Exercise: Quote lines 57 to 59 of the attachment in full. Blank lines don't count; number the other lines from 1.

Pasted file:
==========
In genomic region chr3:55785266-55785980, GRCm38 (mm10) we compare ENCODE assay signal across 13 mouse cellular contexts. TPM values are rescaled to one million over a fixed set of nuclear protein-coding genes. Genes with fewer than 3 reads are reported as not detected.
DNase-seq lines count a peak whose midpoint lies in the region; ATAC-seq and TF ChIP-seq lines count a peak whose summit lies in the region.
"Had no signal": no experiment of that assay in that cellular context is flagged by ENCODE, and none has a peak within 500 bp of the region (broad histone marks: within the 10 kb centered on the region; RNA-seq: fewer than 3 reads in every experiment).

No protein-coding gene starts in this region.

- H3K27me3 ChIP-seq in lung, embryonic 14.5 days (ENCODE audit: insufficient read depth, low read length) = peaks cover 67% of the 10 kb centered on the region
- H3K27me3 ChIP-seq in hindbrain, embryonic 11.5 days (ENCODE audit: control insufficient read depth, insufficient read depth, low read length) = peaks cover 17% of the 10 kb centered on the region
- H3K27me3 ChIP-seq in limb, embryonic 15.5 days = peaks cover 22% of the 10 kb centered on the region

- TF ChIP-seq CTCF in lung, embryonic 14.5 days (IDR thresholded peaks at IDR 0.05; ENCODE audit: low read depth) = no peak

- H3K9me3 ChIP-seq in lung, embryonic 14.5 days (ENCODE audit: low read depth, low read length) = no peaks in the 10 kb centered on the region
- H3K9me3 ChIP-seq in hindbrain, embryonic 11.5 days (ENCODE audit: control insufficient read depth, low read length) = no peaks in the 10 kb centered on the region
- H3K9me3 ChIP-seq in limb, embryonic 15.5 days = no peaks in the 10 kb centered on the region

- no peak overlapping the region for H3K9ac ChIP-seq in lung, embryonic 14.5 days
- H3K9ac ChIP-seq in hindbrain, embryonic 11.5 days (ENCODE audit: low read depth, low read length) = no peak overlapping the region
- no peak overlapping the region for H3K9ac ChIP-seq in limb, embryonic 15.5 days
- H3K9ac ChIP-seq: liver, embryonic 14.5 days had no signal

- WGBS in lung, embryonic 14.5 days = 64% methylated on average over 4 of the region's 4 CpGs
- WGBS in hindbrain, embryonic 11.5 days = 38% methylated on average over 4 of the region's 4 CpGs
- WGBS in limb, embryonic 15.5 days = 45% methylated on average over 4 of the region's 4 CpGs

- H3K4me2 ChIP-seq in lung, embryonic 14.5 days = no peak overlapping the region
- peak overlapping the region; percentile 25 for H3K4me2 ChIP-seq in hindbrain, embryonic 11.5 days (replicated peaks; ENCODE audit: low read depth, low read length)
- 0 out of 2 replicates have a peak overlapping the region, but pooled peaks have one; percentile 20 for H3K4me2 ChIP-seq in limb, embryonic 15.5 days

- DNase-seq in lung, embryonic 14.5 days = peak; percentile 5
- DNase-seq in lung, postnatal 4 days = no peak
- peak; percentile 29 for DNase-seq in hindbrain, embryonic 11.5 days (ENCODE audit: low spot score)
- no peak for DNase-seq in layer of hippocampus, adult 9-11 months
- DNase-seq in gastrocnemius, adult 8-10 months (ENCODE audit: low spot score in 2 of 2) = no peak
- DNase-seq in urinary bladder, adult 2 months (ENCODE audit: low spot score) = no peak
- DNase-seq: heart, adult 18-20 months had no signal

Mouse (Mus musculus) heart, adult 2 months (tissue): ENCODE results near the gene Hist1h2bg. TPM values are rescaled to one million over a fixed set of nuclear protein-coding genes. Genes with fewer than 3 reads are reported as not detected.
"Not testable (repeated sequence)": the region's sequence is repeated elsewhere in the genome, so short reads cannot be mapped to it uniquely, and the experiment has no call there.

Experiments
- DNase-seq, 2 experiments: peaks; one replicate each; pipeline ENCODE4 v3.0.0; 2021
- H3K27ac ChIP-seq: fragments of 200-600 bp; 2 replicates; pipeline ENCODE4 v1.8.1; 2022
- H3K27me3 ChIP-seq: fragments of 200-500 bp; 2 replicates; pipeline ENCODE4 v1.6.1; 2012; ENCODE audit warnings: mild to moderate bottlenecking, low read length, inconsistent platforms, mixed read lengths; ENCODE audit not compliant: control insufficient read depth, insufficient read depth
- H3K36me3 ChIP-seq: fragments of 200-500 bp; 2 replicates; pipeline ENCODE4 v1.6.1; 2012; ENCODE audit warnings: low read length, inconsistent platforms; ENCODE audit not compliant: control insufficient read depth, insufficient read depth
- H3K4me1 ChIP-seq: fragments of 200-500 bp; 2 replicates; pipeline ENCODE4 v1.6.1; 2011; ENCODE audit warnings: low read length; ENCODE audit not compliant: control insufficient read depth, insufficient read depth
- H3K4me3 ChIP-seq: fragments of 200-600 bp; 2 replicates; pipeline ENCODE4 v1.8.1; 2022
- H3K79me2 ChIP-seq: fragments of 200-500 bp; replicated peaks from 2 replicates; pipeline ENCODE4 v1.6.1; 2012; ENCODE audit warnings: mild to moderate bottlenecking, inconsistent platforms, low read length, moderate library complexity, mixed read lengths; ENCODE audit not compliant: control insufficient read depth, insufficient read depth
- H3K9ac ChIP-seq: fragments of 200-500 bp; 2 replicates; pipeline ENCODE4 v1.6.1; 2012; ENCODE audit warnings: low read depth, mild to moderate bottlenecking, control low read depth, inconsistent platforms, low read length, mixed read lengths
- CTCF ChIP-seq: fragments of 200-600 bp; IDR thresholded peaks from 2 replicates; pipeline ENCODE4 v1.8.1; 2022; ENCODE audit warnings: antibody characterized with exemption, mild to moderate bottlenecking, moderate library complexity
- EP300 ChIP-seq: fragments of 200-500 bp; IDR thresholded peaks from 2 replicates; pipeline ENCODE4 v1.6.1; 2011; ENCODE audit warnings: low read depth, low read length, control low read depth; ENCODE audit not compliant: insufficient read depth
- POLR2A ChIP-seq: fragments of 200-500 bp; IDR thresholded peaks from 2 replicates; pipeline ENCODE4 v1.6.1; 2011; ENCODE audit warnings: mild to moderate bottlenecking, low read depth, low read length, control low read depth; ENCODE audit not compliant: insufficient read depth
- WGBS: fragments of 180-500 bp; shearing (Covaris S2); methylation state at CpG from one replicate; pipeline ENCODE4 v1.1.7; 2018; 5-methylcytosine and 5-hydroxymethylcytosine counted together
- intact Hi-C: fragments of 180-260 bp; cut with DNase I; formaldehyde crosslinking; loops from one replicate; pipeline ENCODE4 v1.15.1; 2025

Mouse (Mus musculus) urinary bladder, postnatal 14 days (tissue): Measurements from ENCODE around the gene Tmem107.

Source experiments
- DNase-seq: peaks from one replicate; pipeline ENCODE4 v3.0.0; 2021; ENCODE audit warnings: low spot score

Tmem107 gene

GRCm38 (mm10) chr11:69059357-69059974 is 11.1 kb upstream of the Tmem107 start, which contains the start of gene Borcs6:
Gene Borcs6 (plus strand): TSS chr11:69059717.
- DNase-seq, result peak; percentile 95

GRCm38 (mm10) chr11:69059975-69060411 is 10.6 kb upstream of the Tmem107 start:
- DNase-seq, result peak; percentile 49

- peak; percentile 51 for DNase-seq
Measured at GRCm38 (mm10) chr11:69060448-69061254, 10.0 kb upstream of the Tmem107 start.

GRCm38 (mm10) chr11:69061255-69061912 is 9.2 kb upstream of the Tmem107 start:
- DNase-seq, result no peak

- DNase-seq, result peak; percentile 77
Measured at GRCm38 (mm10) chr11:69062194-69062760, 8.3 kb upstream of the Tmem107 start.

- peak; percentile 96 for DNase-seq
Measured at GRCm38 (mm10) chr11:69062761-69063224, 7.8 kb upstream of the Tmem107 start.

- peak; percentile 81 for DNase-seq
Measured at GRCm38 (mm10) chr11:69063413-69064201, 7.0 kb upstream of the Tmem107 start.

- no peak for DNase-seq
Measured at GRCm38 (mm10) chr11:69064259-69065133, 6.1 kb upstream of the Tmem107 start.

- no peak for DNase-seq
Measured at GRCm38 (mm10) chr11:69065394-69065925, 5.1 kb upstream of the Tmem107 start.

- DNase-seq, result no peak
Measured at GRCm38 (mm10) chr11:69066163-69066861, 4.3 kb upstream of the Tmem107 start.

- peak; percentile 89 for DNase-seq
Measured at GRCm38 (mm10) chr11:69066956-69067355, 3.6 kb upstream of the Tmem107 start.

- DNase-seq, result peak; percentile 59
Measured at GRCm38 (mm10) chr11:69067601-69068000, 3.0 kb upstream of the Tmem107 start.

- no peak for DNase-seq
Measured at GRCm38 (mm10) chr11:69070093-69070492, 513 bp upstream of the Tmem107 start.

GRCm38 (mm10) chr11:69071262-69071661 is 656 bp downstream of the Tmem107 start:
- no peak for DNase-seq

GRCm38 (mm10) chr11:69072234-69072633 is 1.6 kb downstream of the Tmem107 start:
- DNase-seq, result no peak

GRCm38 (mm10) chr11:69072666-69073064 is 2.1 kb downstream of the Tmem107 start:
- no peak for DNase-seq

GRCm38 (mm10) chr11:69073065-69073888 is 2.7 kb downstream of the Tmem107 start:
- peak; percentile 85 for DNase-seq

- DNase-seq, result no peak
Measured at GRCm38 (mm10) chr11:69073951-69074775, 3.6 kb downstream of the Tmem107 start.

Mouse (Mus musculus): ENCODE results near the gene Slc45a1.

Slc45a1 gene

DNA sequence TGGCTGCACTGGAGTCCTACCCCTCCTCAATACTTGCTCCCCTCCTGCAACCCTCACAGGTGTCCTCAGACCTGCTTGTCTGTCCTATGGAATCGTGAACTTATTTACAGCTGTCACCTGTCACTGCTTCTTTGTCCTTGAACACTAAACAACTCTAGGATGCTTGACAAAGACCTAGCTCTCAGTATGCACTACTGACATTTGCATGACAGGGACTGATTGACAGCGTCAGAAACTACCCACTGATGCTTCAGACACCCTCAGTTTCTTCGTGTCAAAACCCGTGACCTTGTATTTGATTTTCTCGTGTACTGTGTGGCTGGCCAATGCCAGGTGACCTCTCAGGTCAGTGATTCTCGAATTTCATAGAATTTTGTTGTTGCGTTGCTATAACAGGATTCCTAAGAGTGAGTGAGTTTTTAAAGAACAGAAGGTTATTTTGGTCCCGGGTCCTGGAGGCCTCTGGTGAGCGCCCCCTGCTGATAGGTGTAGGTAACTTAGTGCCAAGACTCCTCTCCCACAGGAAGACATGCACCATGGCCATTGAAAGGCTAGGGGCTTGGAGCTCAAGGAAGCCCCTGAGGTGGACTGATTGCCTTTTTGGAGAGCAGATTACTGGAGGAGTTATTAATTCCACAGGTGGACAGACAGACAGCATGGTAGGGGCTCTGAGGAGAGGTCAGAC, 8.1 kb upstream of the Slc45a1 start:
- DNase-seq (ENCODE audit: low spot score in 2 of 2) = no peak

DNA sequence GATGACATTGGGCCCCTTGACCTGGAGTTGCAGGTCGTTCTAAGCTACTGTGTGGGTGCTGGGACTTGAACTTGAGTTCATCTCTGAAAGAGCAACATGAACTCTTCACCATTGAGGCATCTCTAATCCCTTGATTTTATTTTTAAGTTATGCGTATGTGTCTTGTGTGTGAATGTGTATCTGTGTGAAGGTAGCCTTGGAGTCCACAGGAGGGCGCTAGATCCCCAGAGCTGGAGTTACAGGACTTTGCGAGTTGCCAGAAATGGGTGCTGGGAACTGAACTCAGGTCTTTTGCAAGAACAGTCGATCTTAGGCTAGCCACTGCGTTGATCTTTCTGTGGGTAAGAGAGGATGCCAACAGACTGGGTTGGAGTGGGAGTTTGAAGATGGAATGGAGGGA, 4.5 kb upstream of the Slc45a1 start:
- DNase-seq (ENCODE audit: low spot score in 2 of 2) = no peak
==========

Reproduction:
- DNase-seq, result no peak

- DNase-seq, result peak; percentile 77
Measured at GRCm38 (mm10) chr11:69062194-69062760, 8.3 kb upstream of the Tmem107 start.